A STRANGER LIKE YOU by Elizabeth Brundage
â€śGood stories. Thatâ€™s why weâ€™re here, isnâ€™t it? Thatâ€™s why weâ€™re doing this.â€ť
Review by Guy Savage (SEP 12, 2010)
Elizabeth Brundageâ€™s third novel A Stranger Like You is her darkest to date. Her first novel The Doctorâ€™s Wife is a tale of a woman married to a doctor who works a womenâ€™s clinic and performs abortions. The couple runs foul of anti-abortion activists in this tale which examines marital obligations against the backdrop of larger social issues. Someone Elseâ€™s Daughter is set in an exclusive school for the children of the wealthy, but when the protected, elite environment is breeched, various ugly realities seep in. A Stranger Like You is a post-9-11 tale: unrelentingly bleak and merciless in its examination of a decaying society of damaged people.
The novel begins with Hugh Waters, a man who walks out of his life in upstate New York to seek vengeance against Hedda Chase, the Gladiator Film studio executive who rejected his screenplay due to its violence and its implausibility. Hugh kidnaps the woman, and in a bizarre reenactment of the rejected screenplay, he stuffs Hedda in the boot of her car, drives the car to the airport, and dumps it there. The novel follows several threads going back and forth in time through its various characters. One plot line follows Hughâ€™s actions post kidnapping while another thread picks up what happens to Hedda. Another subplot involves Danny, a damaged Iraqi war veteran and a homeless girl named Daisy. All these characters are set in a collision course of violence through a trick of fate.
Given the plot, the novel is arguably a thriller, but since this isnâ€™t a novel about a bank heist or an international conspiracy, we are left with a story of a crime and what led up to it. This lands us in character-driven territory. Part of the difficulty with the novel is that all the characters are extremely unappealing. That isnâ€™t usually a problem as nasty people tend to spice up the action. But in A Stranger Like You, the characters never get beyond clichĂ©. Even Hedda, the so-called victim and the most developed character in the novel is the abrasive and bitchy Hollywood executive who at one point tells Hugh â€śyouâ€™ll never work in this town.â€ť Danny, the damaged veteran is a bother at home to his aunt who would have preferred heâ€™d died a hero in Iraq so that at least she has bragging rights with her neighbours. Then thereâ€™s a young Iraqi woman, an exchange student, who wants to tell her story no matter the price. PTSD, homeless children, and Iraqi women who are appalled at their cultureâ€™s treatment of women are all very real, but the characters do not develop beyond labels. Part of the problem is that there is simply too much going on here.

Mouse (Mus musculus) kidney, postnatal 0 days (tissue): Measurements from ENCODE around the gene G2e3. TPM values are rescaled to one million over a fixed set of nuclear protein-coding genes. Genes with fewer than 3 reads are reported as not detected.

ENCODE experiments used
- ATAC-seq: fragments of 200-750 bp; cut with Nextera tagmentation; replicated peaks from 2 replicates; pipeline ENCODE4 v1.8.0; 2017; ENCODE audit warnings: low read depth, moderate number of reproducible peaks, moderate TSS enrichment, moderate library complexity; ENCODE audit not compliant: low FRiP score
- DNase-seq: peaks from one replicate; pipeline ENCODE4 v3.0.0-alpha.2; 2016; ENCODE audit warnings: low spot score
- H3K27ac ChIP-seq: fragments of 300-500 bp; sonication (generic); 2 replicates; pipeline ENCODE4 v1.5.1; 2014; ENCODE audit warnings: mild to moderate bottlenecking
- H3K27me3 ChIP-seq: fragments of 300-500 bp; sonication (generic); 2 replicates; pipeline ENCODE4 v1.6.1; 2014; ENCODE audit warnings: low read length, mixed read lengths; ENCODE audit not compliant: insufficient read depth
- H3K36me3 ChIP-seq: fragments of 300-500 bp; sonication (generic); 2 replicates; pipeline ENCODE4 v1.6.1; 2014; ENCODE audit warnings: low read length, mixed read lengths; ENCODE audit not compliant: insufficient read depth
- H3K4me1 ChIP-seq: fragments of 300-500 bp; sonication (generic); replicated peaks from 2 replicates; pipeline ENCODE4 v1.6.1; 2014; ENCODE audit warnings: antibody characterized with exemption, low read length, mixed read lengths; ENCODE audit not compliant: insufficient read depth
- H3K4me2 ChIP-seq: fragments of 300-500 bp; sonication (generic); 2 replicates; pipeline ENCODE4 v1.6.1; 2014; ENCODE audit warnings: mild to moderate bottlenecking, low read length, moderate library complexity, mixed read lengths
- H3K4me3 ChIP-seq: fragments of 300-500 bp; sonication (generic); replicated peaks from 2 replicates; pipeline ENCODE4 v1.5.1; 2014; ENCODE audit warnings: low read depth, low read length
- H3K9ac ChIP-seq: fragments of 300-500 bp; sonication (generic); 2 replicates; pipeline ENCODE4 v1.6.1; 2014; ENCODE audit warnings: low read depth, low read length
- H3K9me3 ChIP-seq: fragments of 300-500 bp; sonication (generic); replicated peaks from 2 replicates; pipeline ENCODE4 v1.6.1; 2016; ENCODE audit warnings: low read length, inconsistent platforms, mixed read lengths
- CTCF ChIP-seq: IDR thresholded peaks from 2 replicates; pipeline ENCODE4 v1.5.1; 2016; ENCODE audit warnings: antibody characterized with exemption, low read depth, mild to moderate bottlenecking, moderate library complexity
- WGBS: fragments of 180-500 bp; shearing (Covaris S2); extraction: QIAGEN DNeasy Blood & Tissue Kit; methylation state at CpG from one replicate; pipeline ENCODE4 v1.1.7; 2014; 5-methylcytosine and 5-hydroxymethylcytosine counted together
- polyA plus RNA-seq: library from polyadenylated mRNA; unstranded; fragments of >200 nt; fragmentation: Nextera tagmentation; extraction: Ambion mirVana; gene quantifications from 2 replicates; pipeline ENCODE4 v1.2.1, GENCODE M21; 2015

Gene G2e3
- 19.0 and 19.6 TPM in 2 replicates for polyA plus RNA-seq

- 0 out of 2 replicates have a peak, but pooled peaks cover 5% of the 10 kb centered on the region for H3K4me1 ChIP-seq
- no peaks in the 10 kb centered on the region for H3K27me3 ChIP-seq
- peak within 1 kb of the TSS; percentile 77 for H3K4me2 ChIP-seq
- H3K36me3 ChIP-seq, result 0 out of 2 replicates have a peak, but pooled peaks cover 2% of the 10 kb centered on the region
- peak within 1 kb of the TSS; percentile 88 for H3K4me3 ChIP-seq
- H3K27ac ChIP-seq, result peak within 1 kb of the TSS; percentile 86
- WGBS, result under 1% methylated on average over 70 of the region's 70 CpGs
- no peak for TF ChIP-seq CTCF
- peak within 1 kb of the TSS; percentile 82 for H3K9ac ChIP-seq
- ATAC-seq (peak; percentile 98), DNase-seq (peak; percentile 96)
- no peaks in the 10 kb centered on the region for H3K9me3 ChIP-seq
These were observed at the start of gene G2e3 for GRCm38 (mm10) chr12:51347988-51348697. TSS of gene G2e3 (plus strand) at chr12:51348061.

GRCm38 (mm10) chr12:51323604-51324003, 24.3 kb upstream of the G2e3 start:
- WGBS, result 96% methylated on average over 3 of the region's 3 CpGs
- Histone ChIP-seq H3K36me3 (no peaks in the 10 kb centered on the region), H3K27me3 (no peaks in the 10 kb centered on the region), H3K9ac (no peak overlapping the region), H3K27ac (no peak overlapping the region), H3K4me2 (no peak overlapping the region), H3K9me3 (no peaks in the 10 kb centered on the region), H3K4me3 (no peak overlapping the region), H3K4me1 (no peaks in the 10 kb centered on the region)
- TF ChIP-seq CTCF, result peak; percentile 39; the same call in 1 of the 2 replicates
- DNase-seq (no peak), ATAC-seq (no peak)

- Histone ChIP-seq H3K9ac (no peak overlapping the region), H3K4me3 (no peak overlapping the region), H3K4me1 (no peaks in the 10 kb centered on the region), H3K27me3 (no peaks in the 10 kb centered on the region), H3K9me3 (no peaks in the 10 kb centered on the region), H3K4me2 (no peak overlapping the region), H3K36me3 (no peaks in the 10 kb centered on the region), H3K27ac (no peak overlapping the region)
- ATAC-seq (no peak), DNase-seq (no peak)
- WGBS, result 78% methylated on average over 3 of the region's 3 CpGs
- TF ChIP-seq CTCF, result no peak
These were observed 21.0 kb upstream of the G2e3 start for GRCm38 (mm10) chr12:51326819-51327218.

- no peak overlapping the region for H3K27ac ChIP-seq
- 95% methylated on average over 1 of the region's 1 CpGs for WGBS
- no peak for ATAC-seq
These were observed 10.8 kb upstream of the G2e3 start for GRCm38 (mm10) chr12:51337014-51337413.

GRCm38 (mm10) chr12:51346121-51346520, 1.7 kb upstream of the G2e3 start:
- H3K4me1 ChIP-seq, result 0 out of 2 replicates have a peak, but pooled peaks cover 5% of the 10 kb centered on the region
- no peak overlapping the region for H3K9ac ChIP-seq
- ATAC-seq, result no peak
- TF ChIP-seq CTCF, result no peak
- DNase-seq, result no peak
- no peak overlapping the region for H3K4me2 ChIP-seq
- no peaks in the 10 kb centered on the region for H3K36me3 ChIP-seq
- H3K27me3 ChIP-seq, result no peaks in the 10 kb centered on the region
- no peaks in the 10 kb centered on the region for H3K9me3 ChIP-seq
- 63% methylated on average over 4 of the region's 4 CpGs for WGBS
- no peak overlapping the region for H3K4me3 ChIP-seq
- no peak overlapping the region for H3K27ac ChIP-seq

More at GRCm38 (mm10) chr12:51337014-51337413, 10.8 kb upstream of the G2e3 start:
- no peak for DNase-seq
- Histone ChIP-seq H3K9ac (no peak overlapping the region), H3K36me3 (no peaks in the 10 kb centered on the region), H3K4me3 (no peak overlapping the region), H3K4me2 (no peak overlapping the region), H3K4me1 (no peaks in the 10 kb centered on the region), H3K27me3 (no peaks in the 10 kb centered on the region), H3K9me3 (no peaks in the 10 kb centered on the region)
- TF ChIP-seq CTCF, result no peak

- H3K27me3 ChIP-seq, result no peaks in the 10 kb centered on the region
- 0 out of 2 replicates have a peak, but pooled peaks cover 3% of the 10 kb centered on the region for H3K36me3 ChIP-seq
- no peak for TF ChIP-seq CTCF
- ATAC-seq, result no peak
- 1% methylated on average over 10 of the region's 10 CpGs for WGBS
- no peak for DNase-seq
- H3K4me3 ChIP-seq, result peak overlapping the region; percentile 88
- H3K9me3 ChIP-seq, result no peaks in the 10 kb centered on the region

The novel is at its best when exploring Heddaâ€™s relationship to her part-time beau, Tom. Their relationship underscores the novelâ€™s theme of exploitation and is balanced by Hughâ€™s marriage–yet another relationship based on exploitation. Hughâ€™s rare tenderness is directed to the have-nots of society while his violence & alienation which seems to be partly emanating from suppressed homosexuality is directed to everyone else. Another issue undeniably connected to the theme of exploitation is violence. Hedda finds it increasingly difficult to work for Gladiator films–a thrill factory of machismo and cheap thuggery, and yet the book dissolves down to the very elements it seems to argue against.
In Brundageâ€™s other two novels (which I enjoyed very much, by the way), the characters are well-developed and entirely believable. They have full lives and multiple relationships while they struggle to cope with hostile social situations. In A Stranger Like You, the social dictates of the characters (their place in time) holds sway, and they seem created just for the moment. Yes they have pasts and they may, in some cases have futures, but in the novel they are cardboard cut-outs moved in rather like chess pieces to support the plot.
|AMAZON READER RATING:||from 31 readers|
|PUBLISHER:||Viking Adult (August 5, 2010)|
|AVAILABLE AS A KINDLE BOOK?||YES! Start Reading Now!|
|AUTHOR WEBSITE:||Elizabeth Brundage|
|EXTRAS:||Reading Guide and Excerpt|
|MORE ON MOSTLYFICTION:||Read our review of:Somebody Else’s Daughter
Our interview with Elizabeth Brundage